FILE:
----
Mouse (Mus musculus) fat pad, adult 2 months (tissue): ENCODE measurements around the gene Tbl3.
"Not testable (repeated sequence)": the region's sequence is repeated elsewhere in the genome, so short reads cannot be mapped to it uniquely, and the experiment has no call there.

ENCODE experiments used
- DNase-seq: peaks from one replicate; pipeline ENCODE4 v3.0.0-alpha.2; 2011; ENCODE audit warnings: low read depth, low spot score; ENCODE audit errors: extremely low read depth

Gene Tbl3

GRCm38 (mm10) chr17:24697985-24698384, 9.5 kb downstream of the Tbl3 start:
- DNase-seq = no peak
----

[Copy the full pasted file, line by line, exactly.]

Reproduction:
Mouse (Mus musculus) fat pad, adult 2 months (tissue): ENCODE measurements around the gene Tbl3.
"Not testable (repeated sequence)": the region's sequence is repeated elsewhere in the genome, so short reads cannot be mapped to it uniquely, and the experiment has no call there.

ENCODE experiments used
- DNase-seq: peaks from one replicate; pipeline ENCODE4 v3.0.0-alpha.2; 2011; ENCODE audit warnings: low read depth, low spot score; ENCODE audit errors: extremely low read depth

Gene Tbl3

GRCm38 (mm10) chr17:24697985-24698384, 9.5 kb downstream of the Tbl3 start:
- DNase-seq = no peak